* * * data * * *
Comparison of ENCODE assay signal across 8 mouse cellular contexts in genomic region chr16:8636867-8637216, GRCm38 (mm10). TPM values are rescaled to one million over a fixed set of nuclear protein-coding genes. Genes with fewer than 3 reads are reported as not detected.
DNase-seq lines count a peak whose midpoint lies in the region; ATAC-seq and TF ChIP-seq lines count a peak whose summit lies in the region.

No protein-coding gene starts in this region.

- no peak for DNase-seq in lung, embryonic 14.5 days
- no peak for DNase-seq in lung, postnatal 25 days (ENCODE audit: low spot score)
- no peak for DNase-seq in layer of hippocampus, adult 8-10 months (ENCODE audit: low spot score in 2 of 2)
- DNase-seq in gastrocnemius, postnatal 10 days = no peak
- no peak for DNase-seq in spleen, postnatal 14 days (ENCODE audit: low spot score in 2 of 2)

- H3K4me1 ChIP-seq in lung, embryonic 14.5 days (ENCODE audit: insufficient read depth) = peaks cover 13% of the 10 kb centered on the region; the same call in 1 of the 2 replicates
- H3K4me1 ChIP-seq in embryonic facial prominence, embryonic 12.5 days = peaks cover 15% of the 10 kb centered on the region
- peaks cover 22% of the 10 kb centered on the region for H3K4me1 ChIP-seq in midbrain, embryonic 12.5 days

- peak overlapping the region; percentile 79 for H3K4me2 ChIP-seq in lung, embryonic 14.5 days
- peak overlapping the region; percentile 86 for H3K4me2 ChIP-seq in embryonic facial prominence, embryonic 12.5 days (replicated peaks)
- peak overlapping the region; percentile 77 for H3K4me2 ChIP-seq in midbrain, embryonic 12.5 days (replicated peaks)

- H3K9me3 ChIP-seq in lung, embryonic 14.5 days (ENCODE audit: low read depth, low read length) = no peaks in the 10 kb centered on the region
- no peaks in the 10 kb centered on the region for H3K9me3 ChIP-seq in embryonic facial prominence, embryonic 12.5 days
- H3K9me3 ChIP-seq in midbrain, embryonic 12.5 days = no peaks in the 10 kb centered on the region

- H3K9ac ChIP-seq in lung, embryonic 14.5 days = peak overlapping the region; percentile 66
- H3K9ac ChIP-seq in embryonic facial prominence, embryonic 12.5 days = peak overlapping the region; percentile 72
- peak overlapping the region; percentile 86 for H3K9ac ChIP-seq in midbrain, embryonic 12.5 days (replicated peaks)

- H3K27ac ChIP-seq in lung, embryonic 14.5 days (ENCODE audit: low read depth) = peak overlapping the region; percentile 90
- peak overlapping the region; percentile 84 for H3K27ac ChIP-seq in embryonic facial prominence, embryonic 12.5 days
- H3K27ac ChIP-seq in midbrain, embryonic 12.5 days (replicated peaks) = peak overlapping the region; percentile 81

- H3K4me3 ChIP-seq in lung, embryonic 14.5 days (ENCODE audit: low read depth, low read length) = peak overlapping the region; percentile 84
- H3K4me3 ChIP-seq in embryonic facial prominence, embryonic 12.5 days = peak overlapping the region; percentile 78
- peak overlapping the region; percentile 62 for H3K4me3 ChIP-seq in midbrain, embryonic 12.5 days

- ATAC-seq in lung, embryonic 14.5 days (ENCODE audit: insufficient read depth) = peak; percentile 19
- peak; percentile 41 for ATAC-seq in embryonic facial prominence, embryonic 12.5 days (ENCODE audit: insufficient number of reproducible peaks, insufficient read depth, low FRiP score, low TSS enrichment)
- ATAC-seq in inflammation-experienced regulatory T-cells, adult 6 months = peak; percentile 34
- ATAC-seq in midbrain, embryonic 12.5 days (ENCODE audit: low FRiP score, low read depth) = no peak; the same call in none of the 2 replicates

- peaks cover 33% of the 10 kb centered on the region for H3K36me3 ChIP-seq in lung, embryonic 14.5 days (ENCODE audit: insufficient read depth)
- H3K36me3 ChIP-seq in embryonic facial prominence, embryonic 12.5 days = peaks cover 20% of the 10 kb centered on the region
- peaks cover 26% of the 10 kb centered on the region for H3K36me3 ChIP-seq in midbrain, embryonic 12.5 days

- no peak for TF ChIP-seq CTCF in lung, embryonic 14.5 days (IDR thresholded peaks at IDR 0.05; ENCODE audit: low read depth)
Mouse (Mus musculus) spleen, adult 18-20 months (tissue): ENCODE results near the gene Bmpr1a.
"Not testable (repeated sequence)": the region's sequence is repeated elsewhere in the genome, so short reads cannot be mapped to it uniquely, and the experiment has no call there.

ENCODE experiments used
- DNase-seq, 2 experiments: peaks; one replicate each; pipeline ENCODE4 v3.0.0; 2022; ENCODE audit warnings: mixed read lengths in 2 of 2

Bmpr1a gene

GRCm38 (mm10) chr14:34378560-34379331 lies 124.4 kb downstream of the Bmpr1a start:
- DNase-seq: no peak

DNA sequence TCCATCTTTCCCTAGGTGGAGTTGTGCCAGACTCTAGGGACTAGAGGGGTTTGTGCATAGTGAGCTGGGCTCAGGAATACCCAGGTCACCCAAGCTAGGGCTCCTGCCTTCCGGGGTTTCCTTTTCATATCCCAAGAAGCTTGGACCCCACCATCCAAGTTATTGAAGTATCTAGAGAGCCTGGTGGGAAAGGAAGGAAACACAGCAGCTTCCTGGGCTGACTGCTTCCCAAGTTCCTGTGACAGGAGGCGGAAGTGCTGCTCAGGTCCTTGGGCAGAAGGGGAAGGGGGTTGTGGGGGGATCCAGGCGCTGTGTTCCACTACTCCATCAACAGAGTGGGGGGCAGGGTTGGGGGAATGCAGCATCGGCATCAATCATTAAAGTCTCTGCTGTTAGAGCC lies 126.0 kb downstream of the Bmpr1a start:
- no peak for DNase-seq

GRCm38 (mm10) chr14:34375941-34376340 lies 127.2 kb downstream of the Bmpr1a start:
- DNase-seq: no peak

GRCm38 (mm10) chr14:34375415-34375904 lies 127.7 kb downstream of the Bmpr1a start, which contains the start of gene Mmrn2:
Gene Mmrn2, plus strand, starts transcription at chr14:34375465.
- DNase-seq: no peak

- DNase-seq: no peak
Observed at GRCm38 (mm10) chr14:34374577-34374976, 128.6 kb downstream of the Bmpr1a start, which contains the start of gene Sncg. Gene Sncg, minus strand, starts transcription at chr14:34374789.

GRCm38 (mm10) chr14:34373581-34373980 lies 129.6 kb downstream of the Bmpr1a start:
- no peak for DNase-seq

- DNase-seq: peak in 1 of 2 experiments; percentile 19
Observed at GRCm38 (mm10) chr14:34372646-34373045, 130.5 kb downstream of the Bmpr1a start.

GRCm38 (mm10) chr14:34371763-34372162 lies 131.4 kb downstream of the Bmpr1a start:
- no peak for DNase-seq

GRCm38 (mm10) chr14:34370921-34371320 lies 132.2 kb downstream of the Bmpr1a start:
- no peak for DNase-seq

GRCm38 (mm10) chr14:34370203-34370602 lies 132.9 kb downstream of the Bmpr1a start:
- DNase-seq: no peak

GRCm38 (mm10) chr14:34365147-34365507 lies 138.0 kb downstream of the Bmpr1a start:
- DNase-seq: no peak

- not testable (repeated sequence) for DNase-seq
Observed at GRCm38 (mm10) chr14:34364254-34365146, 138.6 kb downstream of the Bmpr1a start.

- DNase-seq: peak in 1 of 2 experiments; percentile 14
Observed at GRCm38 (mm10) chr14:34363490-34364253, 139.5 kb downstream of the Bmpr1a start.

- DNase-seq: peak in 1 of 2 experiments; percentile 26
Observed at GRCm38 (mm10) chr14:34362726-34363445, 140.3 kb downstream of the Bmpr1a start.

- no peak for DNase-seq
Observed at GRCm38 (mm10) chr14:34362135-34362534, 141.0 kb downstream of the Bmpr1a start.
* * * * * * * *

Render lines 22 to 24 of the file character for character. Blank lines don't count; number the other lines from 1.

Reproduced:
- peak overlapping the region; percentile 84 for H3K27ac ChIP-seq in embryonic facial prominence, embryonic 12.5 days
- H3K27ac ChIP-seq in midbrain, embryonic 12.5 days (replicated peaks) = peak overlapping the region; percentile 81

- H3K4me3 ChIP-seq in lung, embryonic 14.5 days (ENCODE audit: low read depth, low read length) = peak overlapping the region; percentile 84